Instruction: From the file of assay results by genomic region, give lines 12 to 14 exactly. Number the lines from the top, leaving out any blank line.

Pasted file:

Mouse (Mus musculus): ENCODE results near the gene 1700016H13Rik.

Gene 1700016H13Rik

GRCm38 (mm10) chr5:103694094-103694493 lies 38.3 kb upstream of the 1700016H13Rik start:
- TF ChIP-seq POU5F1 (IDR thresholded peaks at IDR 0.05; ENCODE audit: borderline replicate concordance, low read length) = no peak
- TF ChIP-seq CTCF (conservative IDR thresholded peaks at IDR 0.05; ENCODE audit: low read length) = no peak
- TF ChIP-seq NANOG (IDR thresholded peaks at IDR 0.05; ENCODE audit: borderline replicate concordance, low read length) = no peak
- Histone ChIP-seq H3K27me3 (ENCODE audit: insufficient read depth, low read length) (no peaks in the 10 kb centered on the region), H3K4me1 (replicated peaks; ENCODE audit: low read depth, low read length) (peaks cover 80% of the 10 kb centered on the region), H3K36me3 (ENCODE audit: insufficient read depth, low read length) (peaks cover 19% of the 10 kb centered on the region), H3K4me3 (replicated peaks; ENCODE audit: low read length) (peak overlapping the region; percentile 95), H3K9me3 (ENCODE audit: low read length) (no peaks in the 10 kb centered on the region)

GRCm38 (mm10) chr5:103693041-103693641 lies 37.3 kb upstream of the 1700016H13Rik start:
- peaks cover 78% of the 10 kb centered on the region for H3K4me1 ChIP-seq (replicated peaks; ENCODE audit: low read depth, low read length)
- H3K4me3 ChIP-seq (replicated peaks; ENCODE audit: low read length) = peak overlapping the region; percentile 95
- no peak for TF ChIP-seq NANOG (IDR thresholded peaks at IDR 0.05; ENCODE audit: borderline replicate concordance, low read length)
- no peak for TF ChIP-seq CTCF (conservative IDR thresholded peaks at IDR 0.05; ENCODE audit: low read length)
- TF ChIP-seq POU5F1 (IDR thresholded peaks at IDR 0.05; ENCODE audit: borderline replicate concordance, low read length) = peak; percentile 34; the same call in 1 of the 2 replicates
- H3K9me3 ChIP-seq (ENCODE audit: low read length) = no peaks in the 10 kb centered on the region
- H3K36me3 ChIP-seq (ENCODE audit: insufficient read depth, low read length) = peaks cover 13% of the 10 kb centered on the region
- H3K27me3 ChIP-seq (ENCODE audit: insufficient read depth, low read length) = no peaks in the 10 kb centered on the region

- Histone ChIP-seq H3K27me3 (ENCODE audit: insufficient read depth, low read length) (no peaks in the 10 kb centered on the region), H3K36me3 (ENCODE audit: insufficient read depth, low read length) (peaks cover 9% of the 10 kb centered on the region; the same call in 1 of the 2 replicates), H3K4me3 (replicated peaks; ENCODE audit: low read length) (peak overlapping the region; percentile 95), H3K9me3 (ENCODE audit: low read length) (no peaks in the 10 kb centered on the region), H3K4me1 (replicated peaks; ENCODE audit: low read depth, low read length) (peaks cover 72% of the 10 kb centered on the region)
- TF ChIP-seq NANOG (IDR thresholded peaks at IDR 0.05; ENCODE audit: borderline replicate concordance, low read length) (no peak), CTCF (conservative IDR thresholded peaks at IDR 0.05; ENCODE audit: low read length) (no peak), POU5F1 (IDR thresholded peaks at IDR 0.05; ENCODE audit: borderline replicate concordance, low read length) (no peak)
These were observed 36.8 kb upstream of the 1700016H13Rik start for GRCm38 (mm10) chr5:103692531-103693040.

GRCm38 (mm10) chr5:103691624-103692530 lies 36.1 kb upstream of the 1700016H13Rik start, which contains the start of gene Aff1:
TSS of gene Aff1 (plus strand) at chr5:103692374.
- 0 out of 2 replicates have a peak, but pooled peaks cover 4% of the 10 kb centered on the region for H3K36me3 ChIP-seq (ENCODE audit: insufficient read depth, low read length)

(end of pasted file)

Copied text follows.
- no peak for TF ChIP-seq CTCF (conservative IDR thresholded peaks at IDR 0.05; ENCODE audit: low read length)
- TF ChIP-seq POU5F1 (IDR thresholded peaks at IDR 0.05; ENCODE audit: borderline replicate concordance, low read length) = peak; percentile 34; the same call in 1 of the 2 replicates
- H3K9me3 ChIP-seq (ENCODE audit: low read length) = no peaks in the 10 kb centered on the region